What happens when you mix a dying Panhandle town, racism and the threat of drugs? You get Tulia, Texas.
I just finished watching Cassandra Hermann and Kelly Whalen's documentary on PBS' Independent Lens and, even though I folowed the story as it happened, I was amazed at HOW it happened.
As Amarillo criminal defense attorney Jeff Blackburn said "Our system of justice gets corrupted whenever we declare war against something."
In 1999, with federal grant money in place, Swisher County jumped headlong into the War on Drugs by hiring Tom Coleman, who was under indictment for theft in Cochran County, as an undercover officer in the Panhandle Narcotics Task Force. Mr. Coleman's uncorroborated testimony led to the indictment of 46 citizens, most of whom were black. This in a town of 5,000.
Among those indicted was Freddie Brookins, Jr., (thanks, Grits, for the correction) a young man without a criminal record. Mr. Brookins proclaimed his innocence and demanded a jury trial. Based on Mr. Coleman's testimony, the jury sentenced Mr. Brookins to 20 years in prison for distribution of cocaine.
Seven other citizens demanded jury trials and they were all convicted and sentenced to terms from 20 to 99 years. Based on those trials, the remaining defendants pled guilty in exchange for shorter sentences or probation.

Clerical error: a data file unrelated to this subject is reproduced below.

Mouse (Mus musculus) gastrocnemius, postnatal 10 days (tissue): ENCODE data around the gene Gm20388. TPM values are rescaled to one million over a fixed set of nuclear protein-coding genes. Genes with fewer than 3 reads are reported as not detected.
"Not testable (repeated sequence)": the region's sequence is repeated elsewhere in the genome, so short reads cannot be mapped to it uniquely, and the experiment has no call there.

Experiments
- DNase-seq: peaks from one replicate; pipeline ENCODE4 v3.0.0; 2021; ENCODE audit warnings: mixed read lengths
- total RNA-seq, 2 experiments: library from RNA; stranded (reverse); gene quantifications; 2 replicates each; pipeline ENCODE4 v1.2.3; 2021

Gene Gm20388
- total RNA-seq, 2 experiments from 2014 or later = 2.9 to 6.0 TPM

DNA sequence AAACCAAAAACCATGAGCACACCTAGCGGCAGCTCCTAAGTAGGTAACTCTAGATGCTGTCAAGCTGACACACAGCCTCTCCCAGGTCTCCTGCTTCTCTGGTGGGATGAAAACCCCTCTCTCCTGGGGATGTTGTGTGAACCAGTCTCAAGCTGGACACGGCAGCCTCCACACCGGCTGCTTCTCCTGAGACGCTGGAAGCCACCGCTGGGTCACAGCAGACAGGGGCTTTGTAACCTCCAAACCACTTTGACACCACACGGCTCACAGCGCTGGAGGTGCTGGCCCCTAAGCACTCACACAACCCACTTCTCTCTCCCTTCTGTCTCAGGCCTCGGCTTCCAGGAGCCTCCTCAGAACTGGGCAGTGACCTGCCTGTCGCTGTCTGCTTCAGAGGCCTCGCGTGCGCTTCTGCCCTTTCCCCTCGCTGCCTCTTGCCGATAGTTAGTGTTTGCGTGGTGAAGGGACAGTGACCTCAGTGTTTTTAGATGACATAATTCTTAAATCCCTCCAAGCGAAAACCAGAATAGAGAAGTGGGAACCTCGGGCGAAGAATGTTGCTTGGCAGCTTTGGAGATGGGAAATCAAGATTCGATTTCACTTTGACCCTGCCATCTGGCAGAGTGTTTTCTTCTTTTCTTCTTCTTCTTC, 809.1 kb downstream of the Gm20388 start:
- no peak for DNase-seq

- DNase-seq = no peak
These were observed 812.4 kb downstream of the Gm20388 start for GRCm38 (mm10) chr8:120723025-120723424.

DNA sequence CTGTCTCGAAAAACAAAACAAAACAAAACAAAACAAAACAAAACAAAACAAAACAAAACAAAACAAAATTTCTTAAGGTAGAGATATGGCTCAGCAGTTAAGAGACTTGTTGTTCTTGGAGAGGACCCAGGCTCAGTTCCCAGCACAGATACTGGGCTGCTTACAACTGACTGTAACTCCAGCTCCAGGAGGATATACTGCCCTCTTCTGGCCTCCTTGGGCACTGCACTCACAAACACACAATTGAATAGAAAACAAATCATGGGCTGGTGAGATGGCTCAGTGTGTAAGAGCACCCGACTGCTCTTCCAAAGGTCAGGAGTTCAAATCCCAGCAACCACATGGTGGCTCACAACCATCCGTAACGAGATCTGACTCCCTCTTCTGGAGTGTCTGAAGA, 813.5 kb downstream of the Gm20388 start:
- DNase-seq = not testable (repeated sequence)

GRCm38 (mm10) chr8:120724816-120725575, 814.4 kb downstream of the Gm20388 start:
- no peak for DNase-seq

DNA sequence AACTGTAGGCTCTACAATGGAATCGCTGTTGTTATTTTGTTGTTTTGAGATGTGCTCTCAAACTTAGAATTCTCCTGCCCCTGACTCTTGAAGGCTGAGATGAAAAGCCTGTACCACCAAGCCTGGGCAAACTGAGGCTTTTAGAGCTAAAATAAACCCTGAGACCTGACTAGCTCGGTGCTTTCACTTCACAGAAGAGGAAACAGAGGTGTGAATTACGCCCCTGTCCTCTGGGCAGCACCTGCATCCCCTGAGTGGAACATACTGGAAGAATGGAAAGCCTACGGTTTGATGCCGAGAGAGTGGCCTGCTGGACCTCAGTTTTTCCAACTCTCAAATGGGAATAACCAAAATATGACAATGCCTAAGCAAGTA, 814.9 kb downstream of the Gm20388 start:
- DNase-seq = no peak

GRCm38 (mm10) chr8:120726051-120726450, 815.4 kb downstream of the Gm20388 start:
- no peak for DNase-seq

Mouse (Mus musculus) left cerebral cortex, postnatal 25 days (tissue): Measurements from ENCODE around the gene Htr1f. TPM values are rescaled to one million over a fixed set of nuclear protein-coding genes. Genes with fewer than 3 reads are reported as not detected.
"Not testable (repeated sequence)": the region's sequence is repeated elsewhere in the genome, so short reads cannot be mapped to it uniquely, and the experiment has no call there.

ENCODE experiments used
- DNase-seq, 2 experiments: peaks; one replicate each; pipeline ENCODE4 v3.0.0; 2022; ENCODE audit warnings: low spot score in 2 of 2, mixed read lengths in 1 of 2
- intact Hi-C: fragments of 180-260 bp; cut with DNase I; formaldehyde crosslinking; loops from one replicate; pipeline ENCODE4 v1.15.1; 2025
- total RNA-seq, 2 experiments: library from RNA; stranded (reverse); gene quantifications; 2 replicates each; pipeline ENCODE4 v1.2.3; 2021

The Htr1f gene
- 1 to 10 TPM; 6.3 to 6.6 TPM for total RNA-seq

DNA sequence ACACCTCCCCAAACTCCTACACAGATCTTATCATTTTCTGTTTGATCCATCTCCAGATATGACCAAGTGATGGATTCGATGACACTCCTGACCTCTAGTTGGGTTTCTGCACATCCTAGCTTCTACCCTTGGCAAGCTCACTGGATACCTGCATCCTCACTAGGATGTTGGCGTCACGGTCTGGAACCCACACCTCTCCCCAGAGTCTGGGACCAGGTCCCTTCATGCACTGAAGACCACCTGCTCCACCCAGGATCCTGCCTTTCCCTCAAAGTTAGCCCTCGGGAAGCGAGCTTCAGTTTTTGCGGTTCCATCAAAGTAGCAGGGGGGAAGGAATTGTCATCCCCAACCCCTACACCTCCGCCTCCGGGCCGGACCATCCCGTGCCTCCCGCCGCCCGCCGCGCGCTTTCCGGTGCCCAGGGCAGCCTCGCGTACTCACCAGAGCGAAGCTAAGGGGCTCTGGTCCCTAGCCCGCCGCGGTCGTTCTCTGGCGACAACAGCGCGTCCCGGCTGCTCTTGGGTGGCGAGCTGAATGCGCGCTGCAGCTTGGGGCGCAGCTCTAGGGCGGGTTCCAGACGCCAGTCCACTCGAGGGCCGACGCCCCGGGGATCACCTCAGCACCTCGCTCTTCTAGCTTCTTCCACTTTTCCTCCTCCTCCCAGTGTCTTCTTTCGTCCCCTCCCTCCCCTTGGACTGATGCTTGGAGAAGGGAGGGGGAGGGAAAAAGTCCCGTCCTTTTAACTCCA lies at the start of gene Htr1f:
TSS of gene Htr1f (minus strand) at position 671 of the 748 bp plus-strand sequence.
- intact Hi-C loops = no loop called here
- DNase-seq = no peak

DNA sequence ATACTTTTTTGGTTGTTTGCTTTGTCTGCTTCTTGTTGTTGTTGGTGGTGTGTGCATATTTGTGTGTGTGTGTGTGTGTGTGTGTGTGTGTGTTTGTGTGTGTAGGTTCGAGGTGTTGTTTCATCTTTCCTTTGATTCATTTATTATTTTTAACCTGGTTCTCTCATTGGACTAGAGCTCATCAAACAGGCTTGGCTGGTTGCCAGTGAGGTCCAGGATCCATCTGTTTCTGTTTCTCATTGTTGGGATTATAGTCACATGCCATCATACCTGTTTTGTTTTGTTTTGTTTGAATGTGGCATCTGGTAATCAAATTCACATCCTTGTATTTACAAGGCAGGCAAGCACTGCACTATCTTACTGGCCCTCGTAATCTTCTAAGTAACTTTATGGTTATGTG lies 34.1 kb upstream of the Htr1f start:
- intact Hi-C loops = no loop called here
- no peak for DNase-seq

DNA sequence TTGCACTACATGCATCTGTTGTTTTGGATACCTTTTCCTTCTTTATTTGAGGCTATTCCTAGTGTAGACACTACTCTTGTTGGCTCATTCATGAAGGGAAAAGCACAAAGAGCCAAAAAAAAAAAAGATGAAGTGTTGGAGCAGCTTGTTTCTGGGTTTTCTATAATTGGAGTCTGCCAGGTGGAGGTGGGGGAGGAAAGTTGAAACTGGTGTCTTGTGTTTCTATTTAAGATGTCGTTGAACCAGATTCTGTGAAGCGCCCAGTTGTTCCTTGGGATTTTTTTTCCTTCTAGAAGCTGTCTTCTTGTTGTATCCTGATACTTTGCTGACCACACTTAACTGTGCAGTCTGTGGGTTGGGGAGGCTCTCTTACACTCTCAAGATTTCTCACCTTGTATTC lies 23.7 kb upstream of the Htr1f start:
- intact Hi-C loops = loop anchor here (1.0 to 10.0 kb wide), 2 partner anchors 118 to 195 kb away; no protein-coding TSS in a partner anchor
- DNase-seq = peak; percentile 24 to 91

During the middle of the operation an arrest warrant was issued by Cochran County where Mr. Coleman had been indicted. Swisher County gave Mr. Coleman the benefit of the doubt and attempted to sweep the matter under the rug.
Thanks to the tireless efforts of Mr. Blackburn and attorneys from the NAACP, State District Judge Ron Coleman released the imprisoned citizens on personal bonds in the summer of 2003. Two months later, Governor Rick Perry pardoned them.
Tom Coleman was subsequently convicted of perjury in January 2005, but unlike those whose lives he wrecked, he was given probation by a Lubbock jury.
For those who complain that their fellow citizens are getting out of criminal cases on "legal technicalities," those "technicalities" are the due process rights that we have enshrined in the Bill of Rights - the most revolutionary document yet produced.